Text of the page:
How to transition your home for Fall - without spending a dime
Autumn has arrived and we're pulling out our boots and sweaters once again. It's actually my favourite time of year - a fresh start with crisp air that delivers new possibilities.
Just as we transition our wardrobes, we should also transition our homes - not to be trendy and redecorate with all new things; but to ensure our homes help us embrace the colder, darker, moodier season. Though I'm an advocate for minimizing consumerism, I do think that refreshing our homes a couple of times a year in order to inspire creativity, relaxation, efficiency, and contentment can do wonders for our emotional state, not to mention keep us healthy and energized.
So the key to transitioning our homes for Fall without spending money or consuming new goods is to repurpose and reclaim what we already have.
How to transition your home for fall without spending money
1. Use lots of lamps, and turn them on early.
With less natural light coming in due to shorter days, good lighting is key. Connect lamps to main switches if possible, to make it easy to turn on multiple lighting sources at once. For overhead lights, use daylight LED bulbs and turn them on as soon as the light starts to fade so that it doesn't feel like the day is ending so soon. Pull out all the lamps you can find to use for ambient and task lighting on side tables, desktops and even hanging in dark corners. Embrace the dark evenings with lighting that makes your home intimate, warm and welcoming.
2. Remove toxins from the air.
-Now that the windows will be closed a good portion of the time, indoor air quality needs to be a priority in order to remain healthy and vibrant. One way to keep the air clean is to not add new toxins in the first place. Switch out your commercial cleaners full of chemicals for natural homemade formulas using things you already have in your cupboards. See my favourite formulas here.
-As well, ditch your plastic vinyl shower curtain immediately (see why here) and swap it for a PEVA liner, or just go with your outside 100% cotton curtain (if you don't have one already you could sew yourself from an old duvet cover). Gradually remove as much plastic from your home as possible and switch it for non-toxic alternatives.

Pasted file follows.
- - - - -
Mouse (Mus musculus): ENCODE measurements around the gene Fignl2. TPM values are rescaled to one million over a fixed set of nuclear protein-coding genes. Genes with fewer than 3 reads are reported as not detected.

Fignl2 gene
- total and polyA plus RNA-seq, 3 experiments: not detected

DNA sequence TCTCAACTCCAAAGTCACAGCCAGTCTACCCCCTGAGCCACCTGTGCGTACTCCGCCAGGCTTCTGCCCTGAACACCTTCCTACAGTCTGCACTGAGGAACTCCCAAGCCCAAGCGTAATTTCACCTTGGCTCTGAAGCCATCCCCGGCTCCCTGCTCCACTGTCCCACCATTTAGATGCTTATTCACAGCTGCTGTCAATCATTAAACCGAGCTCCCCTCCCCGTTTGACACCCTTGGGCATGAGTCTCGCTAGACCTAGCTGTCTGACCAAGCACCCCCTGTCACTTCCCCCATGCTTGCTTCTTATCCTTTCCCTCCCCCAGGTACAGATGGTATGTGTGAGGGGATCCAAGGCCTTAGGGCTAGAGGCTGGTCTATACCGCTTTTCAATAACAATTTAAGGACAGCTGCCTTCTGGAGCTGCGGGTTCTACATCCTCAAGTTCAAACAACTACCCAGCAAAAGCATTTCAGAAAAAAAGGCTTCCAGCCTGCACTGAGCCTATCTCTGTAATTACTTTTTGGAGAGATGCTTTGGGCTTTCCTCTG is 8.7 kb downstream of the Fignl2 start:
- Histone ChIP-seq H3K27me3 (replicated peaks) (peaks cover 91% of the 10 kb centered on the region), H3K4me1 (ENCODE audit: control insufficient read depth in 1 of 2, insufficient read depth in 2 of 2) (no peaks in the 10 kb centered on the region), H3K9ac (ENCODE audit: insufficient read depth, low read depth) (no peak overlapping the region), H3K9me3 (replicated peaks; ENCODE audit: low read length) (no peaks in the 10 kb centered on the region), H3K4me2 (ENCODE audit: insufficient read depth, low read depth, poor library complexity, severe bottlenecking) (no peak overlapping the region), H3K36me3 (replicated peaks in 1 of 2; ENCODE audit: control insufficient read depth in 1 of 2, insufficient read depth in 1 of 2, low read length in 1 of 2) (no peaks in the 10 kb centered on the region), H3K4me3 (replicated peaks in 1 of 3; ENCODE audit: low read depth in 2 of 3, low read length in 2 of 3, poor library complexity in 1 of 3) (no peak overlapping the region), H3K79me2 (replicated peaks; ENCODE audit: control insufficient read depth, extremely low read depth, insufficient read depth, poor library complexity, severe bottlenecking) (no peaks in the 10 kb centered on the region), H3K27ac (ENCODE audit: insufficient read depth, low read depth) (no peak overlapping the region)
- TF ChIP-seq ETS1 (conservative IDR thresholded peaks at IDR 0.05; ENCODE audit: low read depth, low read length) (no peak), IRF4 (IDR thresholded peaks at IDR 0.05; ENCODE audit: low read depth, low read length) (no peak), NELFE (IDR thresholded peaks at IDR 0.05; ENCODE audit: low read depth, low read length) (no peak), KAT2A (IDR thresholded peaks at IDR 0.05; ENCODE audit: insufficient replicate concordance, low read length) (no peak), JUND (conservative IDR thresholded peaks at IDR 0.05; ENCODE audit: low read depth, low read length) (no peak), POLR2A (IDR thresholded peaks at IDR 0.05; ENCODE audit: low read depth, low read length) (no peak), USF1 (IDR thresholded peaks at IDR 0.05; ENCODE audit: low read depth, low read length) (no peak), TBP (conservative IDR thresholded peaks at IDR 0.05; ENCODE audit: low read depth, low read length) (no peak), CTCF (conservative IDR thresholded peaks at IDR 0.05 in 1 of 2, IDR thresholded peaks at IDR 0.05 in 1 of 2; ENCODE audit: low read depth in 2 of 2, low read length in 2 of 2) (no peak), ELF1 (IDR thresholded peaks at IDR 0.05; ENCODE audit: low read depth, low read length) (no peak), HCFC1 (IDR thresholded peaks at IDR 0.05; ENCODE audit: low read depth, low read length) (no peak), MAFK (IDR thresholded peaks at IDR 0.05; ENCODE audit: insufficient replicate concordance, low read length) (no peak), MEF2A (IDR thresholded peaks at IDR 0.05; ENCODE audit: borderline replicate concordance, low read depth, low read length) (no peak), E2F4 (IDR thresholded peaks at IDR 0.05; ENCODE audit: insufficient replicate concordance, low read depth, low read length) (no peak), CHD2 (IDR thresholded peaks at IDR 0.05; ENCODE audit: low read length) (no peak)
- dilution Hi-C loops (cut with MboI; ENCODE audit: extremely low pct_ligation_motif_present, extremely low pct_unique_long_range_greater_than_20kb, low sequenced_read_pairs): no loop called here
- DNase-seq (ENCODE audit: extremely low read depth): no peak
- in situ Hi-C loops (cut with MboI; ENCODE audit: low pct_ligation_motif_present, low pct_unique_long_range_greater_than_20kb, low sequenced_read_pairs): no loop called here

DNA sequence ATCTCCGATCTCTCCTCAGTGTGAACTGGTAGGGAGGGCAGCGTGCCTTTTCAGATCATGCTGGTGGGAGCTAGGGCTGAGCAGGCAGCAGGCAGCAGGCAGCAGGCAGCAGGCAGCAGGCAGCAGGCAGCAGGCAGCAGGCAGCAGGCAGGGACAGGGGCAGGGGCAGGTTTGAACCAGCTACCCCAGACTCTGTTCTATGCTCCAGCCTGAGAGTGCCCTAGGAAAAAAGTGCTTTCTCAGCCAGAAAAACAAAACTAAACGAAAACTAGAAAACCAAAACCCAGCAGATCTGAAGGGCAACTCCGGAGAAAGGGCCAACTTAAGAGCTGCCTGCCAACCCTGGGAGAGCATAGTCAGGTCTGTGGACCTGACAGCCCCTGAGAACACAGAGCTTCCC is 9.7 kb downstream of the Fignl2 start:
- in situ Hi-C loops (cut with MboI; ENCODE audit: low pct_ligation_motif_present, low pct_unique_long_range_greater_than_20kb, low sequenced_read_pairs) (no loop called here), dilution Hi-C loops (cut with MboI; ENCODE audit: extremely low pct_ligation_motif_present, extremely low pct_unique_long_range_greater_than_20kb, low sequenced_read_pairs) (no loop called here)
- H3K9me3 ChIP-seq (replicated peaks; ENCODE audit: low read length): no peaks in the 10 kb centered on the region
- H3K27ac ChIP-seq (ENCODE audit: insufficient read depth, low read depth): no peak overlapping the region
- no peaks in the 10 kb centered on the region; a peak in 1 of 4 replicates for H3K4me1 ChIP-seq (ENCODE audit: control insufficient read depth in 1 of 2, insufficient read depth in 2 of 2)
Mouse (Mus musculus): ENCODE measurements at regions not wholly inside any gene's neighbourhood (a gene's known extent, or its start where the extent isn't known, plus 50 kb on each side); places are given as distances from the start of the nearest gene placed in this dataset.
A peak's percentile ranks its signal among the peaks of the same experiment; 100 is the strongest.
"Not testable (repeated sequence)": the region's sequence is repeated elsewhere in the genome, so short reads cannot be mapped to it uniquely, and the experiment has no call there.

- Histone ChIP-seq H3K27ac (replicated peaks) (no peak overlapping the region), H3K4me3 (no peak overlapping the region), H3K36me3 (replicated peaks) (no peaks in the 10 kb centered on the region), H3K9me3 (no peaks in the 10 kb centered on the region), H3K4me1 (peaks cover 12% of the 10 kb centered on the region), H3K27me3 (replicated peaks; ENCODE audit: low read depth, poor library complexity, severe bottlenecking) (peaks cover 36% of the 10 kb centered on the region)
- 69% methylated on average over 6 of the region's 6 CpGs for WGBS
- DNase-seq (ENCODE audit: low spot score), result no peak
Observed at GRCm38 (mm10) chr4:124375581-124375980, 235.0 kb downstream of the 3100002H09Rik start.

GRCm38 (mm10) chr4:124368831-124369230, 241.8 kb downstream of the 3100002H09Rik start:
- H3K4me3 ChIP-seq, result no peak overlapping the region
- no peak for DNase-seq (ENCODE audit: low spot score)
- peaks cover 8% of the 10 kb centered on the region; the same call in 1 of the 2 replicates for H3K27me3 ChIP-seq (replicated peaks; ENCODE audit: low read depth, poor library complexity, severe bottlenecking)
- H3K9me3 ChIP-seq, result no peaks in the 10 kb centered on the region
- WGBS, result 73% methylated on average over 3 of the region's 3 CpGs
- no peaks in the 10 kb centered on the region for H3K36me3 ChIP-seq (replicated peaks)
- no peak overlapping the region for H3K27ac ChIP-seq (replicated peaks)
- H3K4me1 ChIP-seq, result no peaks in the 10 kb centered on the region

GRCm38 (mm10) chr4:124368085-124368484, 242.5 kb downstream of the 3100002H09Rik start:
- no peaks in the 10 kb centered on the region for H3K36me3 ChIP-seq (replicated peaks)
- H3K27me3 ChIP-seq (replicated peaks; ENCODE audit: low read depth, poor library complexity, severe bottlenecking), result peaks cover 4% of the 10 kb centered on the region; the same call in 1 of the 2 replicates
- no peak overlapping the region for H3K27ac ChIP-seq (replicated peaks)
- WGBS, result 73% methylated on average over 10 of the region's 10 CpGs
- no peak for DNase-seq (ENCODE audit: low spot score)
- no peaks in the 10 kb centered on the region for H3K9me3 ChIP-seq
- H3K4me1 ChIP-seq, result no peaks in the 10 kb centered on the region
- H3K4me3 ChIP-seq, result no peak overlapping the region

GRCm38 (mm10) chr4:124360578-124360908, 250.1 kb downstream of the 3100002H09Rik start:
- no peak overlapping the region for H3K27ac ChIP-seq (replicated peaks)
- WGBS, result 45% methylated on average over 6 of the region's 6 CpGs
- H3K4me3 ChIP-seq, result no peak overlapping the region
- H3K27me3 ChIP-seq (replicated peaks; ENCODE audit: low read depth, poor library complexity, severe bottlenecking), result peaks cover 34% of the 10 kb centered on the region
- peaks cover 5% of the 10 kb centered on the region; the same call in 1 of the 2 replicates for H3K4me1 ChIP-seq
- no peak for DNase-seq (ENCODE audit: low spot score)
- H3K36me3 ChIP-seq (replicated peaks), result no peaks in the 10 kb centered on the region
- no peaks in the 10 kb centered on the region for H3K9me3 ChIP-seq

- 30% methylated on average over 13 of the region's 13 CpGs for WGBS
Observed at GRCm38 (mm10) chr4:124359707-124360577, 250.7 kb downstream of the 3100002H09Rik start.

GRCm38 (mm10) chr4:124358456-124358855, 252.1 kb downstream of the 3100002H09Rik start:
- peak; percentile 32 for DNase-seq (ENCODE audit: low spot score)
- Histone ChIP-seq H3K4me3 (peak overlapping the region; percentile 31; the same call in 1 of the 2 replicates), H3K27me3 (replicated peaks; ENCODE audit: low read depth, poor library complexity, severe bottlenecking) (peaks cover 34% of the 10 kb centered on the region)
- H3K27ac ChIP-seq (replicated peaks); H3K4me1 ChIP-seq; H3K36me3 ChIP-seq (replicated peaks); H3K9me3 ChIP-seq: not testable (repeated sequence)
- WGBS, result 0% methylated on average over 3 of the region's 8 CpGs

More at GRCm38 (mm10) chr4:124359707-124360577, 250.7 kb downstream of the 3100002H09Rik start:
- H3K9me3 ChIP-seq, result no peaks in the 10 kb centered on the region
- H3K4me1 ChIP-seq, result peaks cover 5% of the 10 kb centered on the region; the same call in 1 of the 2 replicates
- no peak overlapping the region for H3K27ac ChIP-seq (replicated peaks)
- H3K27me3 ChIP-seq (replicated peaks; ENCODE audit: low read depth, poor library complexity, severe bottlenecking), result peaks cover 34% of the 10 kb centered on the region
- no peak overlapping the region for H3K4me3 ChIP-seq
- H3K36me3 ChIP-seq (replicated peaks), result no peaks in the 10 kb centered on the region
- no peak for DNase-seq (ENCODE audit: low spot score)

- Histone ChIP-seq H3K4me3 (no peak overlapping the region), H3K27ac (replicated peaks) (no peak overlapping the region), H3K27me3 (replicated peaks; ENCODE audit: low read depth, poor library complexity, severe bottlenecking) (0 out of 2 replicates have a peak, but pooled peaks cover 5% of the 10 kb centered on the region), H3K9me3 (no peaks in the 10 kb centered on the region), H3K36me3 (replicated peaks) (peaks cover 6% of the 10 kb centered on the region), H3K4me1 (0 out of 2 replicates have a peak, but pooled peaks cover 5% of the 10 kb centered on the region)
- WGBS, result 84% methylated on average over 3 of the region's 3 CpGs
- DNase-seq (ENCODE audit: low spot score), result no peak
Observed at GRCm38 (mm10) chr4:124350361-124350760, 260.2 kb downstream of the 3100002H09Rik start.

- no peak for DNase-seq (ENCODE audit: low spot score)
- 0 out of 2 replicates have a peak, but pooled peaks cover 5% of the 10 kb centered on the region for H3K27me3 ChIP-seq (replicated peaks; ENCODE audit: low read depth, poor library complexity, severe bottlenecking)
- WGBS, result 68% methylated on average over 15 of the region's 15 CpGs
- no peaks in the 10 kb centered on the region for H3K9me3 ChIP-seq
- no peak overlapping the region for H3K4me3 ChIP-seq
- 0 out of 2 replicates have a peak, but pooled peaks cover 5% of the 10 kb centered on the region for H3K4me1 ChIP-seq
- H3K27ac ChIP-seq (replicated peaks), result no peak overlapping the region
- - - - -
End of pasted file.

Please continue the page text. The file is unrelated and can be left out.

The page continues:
-Make your own natural air fresheners with essential oils and don't burn artificially scented candles. Opt for natural beeswax or soy with essential oils instead.
-Vacuum all carpets and rugs really well, and shake out any throw mats outdoors.
-Finally, try not to introduce new materials to your home that leach toxins, such as new vinyl flooring, furniture sprayed with chemical fire-retardants, or rugs made of polypropylene. If you need to go with these materials because of the cheap cost, try to wait until nicer weather when you can air them outdoors for a few days before bringing them inside.
3. Bring greenery indoors.
After doing your best to eliminate bringing new toxins in, you'll also want to work on removing the everyday environmental toxins that are in the air we breathe. Bringing potted plants that were on the porch for the summer back inside transfers life into your home and cleans the air at the same time, making rooms healthy and fresh. It's easy to create a little vignette with just a stool or side table and a plant. Even dormant plants in vintage pots look interesting in a windowsill.
If you don't have a green thumb, put some large branches in a vase for a natural display. Or simply pick some wildflowers from a neighbor's garden (I'd suggest asking first) or from the side of a country road.
4. Declutter and organize your entry to handle a new season of gear.
If you don't already have lots of handy hooks for coats, backpacks, umbrellas and scarves, get out your drill. Get creative by repurposing branches, scrap metal, paint brush handles, bent cutlery, wine corks, old door knobs or even tools from your garage. Consider adding a row of hooks down low to hang shoes and boots as well - it will keep the floor uncluttered and also allow them to dry faster. Making a space at the entryway so that everyone has a place to keep their gear will prevent it from drifting into your home, contributing to keeping it tidy and germ-free (well, at least germ-resistant). You can see my 5 essentials for a functional entryway here.
5. Do a little home maintenance.
It pays to take a day during the fall to keep your house in tip-top shape so it will work more efficiently through the colder seasons and give us peace of mind. Clean the gutters, caulk and weather-strip around windows and doors, fix any damage to the roof, sweep the chimney and clean up the fireplace, and clean the air exchange or humidifier filters.
6. Create a few cozy spots for relaxing downtime.
Fall typically means getting back into the frenzy of school, work, and extra activity schedules, and that means we need to be mindful to also schedule downtime to rest and recharge. Figure out the ways you like to mentally and physically take a break. Whether that's taking a hot bath, cozying up with a book or movie night with popcorn, getting the spots in your home ready to accommodate these things will mean you don't put them off so easily.
Pull out the wool and organic cotton blankets and the goose down duvets that were packed away for summer, and put them both at the foot of the bed and in a basket by your favourite reading chair.
Continue to use your same white bedding, but add layers of texture on top so it beckons you to get there early and read a great book.
Cut up a plaid shirt or plush worn sweater and turn them into new cushion covers for the sofa.
Fill up a jar with Epsom salts and lavender oil and keep it by the tub.
Adding these sensory layers and pleasures will make it easier to enjoy the chilly, moody weather.
I hope you have a wonderfully blissful and simple Fall and Winter season.